York is a walled city in northeast England that was founded by the ancient Romans. Its huge 13th-century Gothic cathedral, York Minster, has medieval stained glass and 2 functioning bell towers. The City Walls form a walkway on both sides of the River Ouse. The Monk Bar gate houses an exhibition tracing the life of 15th-century Plantagenet King Richard III.
Manchester is a major city in the northwest of England with a rich industrial heritage. The Castlefield Conservation Area’s 18th-century canal system harks back to the city’s days as a textile powerhouse, and you can trace this history at the interactive Museum of Science & Industry. The revitalised Salford Quays dockyards now houses the Daniel Libeskind-designed Imperial War Museum North and The Lowry cultural centre.
Liverpool is a historic maritime city in northwest England, where the River Mersey meets the Irish Sea. A key trade and migration port from the 18th to the early 20th centuries, it’s also, famously, the hometown of The Beatles. Ferries cruise the waterfront, where the iconic shipping and mercantile buildings known as the “Three Graces” stand on the Pier Head.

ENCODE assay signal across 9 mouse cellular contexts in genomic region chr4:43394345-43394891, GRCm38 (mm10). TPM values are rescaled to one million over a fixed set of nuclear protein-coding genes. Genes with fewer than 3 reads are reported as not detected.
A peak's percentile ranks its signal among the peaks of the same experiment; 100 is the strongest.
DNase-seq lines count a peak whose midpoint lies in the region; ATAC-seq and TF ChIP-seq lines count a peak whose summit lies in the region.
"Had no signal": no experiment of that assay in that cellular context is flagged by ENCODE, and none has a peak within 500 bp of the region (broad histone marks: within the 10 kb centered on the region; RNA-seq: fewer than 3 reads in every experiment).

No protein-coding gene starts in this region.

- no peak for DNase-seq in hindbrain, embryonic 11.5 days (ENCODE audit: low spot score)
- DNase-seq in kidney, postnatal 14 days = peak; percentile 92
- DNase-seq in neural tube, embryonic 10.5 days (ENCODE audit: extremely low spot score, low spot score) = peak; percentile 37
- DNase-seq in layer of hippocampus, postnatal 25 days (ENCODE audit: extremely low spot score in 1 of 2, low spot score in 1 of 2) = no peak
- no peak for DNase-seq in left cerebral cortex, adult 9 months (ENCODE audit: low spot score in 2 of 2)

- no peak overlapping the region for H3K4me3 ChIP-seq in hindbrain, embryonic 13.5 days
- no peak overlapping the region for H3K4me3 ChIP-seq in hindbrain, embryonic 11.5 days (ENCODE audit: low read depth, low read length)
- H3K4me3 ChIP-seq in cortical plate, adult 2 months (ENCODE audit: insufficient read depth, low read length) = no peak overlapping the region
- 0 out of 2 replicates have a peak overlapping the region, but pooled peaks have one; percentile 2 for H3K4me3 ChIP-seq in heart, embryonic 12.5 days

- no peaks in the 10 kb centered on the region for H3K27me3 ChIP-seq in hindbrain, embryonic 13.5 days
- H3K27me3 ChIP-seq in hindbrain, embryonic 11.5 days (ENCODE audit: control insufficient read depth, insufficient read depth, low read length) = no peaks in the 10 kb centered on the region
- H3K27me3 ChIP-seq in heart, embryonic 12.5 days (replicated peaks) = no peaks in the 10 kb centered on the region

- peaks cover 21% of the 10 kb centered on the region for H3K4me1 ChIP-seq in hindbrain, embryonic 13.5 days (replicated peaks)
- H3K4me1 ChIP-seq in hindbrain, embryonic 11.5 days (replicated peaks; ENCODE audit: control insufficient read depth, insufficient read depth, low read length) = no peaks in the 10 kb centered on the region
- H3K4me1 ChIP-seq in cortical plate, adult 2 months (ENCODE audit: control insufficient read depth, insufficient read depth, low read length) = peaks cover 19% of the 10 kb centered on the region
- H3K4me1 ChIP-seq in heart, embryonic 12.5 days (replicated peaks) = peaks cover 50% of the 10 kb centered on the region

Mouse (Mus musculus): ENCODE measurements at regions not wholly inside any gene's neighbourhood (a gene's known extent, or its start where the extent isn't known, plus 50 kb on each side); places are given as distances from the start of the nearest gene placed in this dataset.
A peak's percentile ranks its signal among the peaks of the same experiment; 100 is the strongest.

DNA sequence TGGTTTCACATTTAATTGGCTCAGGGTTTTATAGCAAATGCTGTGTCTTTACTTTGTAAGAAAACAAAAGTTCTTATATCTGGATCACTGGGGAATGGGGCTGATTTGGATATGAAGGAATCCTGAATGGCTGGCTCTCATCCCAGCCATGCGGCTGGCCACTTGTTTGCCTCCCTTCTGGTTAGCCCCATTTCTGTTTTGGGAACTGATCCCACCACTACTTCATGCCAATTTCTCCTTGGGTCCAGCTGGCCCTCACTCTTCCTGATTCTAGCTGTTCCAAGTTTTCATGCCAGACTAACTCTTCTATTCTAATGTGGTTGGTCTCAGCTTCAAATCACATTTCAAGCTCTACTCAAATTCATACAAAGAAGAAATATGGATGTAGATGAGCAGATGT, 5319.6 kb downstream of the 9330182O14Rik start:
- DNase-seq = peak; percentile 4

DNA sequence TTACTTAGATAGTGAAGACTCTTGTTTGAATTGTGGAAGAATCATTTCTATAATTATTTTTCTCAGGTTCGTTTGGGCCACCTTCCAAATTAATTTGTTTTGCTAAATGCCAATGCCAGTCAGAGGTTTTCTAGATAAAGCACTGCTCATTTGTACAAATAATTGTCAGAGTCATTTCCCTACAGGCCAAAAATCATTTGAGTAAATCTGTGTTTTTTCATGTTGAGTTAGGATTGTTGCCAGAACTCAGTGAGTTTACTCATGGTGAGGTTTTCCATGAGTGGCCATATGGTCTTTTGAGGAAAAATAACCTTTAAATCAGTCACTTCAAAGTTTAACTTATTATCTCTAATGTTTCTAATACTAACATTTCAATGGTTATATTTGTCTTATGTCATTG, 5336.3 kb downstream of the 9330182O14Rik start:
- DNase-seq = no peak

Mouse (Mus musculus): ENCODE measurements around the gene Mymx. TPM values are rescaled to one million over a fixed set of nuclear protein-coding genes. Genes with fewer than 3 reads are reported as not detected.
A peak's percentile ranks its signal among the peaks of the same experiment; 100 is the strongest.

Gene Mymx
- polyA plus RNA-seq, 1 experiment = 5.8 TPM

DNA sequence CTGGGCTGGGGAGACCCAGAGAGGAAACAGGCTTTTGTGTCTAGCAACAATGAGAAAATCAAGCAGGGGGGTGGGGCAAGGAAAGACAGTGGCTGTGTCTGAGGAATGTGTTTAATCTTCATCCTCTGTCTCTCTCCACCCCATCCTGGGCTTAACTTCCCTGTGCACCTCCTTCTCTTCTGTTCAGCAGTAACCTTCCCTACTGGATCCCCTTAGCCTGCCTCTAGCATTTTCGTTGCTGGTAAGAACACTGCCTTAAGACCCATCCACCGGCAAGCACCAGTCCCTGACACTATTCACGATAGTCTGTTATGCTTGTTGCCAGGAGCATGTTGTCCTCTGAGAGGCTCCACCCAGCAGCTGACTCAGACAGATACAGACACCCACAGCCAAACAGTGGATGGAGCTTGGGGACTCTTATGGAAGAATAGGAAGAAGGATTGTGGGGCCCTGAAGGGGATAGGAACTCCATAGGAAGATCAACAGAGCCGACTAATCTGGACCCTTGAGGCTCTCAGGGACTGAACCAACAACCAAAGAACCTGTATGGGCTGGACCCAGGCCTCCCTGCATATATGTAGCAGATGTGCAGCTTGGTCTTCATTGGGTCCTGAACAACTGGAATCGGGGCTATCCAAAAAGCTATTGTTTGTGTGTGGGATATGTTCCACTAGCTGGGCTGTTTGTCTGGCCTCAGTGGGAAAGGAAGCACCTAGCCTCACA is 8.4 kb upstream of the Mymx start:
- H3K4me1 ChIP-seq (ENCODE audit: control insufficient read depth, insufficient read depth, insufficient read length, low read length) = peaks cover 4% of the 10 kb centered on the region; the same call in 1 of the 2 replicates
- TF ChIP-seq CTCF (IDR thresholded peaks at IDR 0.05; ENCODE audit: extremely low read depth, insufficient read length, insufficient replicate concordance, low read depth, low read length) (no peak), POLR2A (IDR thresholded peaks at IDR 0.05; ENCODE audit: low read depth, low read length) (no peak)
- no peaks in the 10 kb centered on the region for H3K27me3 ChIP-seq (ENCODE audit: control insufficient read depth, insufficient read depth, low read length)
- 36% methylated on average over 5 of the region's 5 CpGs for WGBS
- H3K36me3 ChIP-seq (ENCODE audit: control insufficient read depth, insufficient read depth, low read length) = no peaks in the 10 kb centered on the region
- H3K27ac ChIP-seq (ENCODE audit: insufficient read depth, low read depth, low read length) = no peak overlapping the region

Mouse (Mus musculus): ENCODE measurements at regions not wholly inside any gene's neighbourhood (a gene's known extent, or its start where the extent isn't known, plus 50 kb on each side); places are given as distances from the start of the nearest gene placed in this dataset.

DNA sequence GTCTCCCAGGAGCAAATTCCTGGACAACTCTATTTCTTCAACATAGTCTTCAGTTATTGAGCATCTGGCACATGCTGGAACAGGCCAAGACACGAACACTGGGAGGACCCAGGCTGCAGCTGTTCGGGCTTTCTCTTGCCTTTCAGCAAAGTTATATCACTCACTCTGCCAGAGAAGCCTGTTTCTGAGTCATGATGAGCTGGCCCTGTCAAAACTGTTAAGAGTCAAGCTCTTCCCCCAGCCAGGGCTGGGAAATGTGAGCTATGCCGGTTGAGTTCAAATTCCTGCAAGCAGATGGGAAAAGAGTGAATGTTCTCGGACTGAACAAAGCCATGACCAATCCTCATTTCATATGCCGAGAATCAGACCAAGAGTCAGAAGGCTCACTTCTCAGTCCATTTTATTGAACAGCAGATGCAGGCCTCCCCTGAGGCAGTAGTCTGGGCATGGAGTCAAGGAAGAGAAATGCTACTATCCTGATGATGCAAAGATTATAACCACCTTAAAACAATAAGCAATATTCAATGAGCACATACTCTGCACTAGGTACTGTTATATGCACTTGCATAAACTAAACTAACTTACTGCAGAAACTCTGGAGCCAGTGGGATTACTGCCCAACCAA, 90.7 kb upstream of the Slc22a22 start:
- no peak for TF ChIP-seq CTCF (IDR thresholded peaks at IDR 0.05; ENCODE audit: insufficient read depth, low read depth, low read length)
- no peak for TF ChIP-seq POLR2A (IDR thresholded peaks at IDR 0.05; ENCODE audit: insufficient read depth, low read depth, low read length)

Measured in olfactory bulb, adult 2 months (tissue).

Oxford, in central southern England, revolves around its prestigious university, established in the 12th century. The architecture of the 30-plus university colleges around the city’s medieval center led poet Matthew Arnold to nickname it the ‘City of Dreaming Spires’. University College and Magdalen College are off the High Street, which runs from Carfax Tower (with city views), past the Covered Market to the riverside Botanic Garden.
London, England’s capital, set on the River Thames, is a 21st-century city with history stretching back to Roman times. At its centre stand the imposing Houses of Parliament, the iconic ‘Big Ben’ clock tower and Westminster Abbey, site of British monarch coronations. Across the Thames, the London Eye observation wheel provides panoramic views of the South Bank cultural complex, and the entire city.